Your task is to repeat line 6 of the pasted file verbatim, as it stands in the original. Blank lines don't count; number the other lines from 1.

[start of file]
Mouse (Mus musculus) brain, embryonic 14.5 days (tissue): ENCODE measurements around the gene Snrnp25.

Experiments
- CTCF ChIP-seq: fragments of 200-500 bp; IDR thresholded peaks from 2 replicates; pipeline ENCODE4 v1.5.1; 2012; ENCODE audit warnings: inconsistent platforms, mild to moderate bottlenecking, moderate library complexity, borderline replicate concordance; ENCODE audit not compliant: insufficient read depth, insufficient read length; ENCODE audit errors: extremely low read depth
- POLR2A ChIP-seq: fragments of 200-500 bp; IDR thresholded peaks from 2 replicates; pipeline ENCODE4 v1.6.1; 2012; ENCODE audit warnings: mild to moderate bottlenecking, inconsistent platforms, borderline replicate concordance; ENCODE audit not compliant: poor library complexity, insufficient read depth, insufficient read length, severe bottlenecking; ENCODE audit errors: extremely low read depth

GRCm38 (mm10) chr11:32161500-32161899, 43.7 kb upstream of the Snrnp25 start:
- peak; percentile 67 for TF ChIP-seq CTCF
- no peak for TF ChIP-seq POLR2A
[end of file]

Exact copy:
- peak; percentile 67 for TF ChIP-seq CTCF